Put another way: for customers like me, the Energy Star certification has some signaling value (it makes it easier to know which appliances are more energy efficient), although I could have gotten the information from the manufacturers’ websites. But the $100+ spent to internalize the externality was unnecessary in my case because I am choosing to “internalize the externality” myself, based on my own preferences and willingness to pay, without any inducement. Where’s the externality? This $100 just feels like redistribution, a transfer of surplus from other taxpayers to me for something I was going to do anyway.
So the policy question is this: why are they paying me to buy something I was going to buy already? If enough people are like me in the sense that they have the combination of preferences and incomes that they would choose energy efficient appliances anyway, why are we spending all of this money to “internalize externalities” that consumers are voluntarily “internalizing” anyway? Or, put differently, is there a meaningful number of consumers for whom the rebate is “Pareto-relevant”? Or are the remaining “externalities” irrelevant because enough of us are choosing to “self-internalize”? And if enough of us are doing so, and companies like Fisher-Paykel are putting products out there at very attractive prices, so what if some lower income folks free ride on our decision to buy energy efficient appliances? Part of the problem is that the standard social engineering perspective is that we should all reduce our energy use to as close to zero as humanly possible, so in some sense the advocates of the social engineering don’t think there is ever “enough” reduction in energy use. That perspective shows no concept of tradeoffs.
Pareto-relevant means that the rebate changes an individual’s decision at the margin from a less energy efficient appliance to a more energy efficient one. The rebate form has a questionnaire on it that asks you to list the primary reason you bought this particular appliance. In my case, I’ll answer it “gentler on clothes”. “Rebate” is one of the choices, as are “energy savings” and “water savings” and “quieter operations” and “like to buy the best”. In theory, these data could enable the sponsors to determine for how many of the purchasers the rebate was Pareto-relevant, although the fact that you can only choose one instead of listing them in rank order limits the value of the data.
Another policy question is this: is there a cheaper way to get us all to self-internalize? This is another way of asking if there isn’t a cheaper way to create property rights, thereby aligning the incentives to use fewer resources with the individual incentive to reduce resource use because it reduces costs. That question leads to the inevitable implication that energy and water prices that consumers pay must be transparent – they have to be allowed to reflect fluctuations in the cost of providing energy and water to consumers. If we had to confront the real costs of energy and water, then we would self-internalize to a large extent out of a desire to control our private energy and water costs.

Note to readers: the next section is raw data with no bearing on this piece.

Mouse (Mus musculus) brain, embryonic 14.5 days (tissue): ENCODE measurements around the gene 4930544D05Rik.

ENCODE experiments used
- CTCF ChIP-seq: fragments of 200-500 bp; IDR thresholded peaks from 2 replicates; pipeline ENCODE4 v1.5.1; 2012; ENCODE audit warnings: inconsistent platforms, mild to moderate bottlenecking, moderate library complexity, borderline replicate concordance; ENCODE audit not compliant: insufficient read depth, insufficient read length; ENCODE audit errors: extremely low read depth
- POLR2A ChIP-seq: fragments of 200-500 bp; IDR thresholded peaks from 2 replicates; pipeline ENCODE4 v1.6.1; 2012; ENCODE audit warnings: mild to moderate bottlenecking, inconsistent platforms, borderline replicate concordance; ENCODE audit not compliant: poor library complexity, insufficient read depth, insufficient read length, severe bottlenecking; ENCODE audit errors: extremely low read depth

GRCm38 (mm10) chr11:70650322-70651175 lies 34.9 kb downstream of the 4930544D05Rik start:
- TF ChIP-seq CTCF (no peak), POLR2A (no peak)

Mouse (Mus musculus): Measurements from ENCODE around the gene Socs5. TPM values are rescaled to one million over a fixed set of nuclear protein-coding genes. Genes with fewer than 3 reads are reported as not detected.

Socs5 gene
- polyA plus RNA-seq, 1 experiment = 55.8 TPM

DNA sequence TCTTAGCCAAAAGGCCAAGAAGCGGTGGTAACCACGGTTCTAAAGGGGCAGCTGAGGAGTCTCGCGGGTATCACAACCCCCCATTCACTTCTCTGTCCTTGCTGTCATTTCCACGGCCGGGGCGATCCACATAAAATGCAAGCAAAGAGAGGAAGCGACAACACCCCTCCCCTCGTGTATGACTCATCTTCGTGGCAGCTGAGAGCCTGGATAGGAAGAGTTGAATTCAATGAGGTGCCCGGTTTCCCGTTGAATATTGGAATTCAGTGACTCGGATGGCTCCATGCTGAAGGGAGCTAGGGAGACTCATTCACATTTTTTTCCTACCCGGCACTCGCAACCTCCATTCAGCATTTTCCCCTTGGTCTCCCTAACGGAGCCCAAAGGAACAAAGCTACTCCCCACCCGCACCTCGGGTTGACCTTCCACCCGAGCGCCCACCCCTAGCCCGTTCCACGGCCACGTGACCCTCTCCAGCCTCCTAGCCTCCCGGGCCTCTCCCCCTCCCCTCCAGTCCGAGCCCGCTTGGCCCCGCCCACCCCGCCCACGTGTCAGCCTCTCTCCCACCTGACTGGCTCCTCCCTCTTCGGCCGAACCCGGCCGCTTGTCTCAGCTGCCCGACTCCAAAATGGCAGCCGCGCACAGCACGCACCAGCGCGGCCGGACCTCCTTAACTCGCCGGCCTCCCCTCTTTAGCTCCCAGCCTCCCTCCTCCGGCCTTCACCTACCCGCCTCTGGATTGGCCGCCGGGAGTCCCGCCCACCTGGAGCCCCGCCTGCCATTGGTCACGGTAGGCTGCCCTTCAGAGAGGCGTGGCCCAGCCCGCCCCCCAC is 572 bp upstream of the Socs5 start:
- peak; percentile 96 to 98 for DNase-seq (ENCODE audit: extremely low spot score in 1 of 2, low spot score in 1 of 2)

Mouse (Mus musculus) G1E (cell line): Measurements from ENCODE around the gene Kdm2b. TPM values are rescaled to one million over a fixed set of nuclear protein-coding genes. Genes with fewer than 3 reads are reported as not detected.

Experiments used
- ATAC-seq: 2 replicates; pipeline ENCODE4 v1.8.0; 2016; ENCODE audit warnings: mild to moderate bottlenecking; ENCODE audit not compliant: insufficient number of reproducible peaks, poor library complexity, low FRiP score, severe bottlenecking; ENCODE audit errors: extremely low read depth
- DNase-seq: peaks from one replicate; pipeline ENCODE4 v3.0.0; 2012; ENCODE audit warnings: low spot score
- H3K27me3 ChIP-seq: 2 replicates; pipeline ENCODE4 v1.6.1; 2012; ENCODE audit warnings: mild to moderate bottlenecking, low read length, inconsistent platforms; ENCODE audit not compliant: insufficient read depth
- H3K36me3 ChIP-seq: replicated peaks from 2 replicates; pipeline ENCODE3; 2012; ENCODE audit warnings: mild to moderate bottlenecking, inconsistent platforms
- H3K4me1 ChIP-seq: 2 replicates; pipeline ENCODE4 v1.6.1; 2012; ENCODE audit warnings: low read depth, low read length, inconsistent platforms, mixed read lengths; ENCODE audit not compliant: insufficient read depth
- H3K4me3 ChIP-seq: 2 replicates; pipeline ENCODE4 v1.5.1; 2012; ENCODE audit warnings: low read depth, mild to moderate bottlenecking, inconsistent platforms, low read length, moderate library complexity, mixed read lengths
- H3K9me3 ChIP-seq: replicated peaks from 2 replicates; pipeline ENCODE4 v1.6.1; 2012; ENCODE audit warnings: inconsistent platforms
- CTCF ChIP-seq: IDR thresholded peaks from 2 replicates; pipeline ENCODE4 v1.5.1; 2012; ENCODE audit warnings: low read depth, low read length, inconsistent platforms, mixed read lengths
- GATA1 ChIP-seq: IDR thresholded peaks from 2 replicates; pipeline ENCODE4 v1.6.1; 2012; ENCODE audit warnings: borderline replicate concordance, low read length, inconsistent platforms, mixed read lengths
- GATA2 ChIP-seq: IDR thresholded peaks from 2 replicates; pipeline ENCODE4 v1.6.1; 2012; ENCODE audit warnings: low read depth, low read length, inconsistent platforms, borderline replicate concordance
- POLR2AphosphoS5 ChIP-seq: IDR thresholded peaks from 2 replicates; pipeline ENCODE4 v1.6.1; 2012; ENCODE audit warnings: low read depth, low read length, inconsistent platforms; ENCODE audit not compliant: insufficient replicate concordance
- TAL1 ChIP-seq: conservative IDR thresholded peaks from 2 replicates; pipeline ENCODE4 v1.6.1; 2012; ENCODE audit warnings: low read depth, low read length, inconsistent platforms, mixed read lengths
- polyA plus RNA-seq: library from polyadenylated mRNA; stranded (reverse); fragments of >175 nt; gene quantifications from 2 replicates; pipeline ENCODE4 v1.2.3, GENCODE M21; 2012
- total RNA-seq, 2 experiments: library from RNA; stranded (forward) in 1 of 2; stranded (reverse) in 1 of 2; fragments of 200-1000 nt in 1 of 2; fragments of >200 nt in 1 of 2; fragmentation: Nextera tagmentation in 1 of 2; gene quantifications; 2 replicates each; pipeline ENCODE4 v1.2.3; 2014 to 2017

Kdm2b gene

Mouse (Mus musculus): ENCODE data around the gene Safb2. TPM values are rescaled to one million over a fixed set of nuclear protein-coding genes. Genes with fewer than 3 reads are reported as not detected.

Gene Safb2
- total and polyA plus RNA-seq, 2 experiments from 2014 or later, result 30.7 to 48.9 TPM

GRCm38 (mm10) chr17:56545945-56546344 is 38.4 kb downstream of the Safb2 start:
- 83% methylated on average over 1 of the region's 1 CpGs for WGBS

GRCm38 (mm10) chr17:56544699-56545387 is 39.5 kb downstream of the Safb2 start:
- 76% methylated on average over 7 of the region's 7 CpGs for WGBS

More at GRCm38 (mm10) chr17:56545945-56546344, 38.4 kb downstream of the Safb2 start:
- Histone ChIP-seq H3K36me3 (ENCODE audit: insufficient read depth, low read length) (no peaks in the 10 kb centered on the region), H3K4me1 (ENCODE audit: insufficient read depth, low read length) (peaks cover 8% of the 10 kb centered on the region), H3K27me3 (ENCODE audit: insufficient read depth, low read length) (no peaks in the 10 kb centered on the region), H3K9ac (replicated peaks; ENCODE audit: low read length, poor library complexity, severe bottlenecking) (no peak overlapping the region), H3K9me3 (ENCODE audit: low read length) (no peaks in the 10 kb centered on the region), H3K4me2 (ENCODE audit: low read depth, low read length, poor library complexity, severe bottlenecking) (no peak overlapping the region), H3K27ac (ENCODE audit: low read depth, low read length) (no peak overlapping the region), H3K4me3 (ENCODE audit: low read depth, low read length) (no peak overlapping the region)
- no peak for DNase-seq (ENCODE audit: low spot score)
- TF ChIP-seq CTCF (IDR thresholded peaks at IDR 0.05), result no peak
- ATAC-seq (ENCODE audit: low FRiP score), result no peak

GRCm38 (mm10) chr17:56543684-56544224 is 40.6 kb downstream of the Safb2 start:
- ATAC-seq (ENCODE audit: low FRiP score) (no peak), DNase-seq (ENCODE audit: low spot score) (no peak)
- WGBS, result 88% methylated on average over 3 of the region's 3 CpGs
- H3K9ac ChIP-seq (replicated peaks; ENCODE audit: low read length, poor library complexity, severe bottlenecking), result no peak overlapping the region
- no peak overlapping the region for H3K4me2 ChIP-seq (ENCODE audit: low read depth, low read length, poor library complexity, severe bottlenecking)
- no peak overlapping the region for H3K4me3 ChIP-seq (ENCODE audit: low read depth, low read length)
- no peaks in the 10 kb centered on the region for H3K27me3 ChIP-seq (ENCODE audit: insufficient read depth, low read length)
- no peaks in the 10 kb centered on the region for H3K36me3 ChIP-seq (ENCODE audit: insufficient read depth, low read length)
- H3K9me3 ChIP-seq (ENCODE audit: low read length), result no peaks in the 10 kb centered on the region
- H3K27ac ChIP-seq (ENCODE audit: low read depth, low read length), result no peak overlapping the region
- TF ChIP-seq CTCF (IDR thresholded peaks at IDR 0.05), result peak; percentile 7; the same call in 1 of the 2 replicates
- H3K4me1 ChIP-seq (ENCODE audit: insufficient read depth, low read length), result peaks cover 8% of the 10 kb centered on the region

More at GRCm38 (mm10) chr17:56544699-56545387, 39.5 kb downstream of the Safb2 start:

That claim itself has two important implications. First, in real-world applications it’s difficult to discover the extent to which price transparency would lead enough people to buy energy efficient appliances to reduce overall resource use. This is where a well-placed plug for experimental economics is appropriate. Suppose we design a move from regulated water and electricity prices to market prices. We could construct an experiment that would look at the effect that regulatory change would have on appliance choices and, through that, on energy and water use. That would give us some handle on how many of the “externalities” that rebates such as this one are intended to internalize are actually Pareto-irrelevant, and should therefore be policy-irrelevant.
Second, we don’t each have to be forced to pay full, real-time fluctuating, prices for energy and water (note this is more relevant to energy than water). But the prices we pay currently for energy (and for water) are typically discounted, especially for residential customers, and we cannot choose from a portfolio of contracts that either allow us to insure against price fluctuations or to choose how much of the price fluctuation we are willing to bear. Such pricing choices would give us opportunities and incentives to “self-internalize” these supposed energy use externalities.